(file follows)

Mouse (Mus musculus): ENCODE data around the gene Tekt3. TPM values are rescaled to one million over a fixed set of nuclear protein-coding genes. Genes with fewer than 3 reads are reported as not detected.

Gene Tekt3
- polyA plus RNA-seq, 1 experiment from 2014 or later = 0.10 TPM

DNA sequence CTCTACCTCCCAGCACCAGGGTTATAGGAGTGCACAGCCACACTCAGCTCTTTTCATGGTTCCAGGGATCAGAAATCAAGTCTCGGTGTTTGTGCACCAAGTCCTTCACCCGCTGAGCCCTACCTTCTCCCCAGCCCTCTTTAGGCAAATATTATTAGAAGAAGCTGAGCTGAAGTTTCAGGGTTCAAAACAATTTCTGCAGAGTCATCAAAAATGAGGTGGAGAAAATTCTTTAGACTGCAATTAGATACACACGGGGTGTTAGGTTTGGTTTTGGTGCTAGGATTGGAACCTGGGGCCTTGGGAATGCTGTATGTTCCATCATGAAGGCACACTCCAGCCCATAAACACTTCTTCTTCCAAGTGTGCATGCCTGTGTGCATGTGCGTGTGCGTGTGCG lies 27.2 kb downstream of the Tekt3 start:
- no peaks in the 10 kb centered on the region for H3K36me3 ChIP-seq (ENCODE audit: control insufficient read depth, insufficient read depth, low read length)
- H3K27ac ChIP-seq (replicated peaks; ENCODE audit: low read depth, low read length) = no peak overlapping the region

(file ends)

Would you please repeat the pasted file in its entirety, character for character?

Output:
Mouse (Mus musculus): ENCODE data around the gene Tekt3. TPM values are rescaled to one million over a fixed set of nuclear protein-coding genes. Genes with fewer than 3 reads are reported as not detected.

Gene Tekt3
- polyA plus RNA-seq, 1 experiment from 2014 or later = 0.10 TPM

DNA sequence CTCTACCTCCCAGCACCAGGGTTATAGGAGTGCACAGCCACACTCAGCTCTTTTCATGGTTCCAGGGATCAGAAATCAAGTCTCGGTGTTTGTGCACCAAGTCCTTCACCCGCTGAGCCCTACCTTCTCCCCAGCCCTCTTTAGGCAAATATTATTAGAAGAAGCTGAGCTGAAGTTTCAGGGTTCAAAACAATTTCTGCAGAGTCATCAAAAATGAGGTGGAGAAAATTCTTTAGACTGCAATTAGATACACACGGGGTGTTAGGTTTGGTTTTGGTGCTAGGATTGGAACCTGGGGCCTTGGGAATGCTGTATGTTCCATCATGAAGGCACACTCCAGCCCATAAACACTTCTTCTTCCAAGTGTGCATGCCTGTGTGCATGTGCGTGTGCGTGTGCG lies 27.2 kb downstream of the Tekt3 start:
- no peaks in the 10 kb centered on the region for H3K36me3 ChIP-seq (ENCODE audit: control insufficient read depth, insufficient read depth, low read length)
- H3K27ac ChIP-seq (replicated peaks; ENCODE audit: low read depth, low read length) = no peak overlapping the region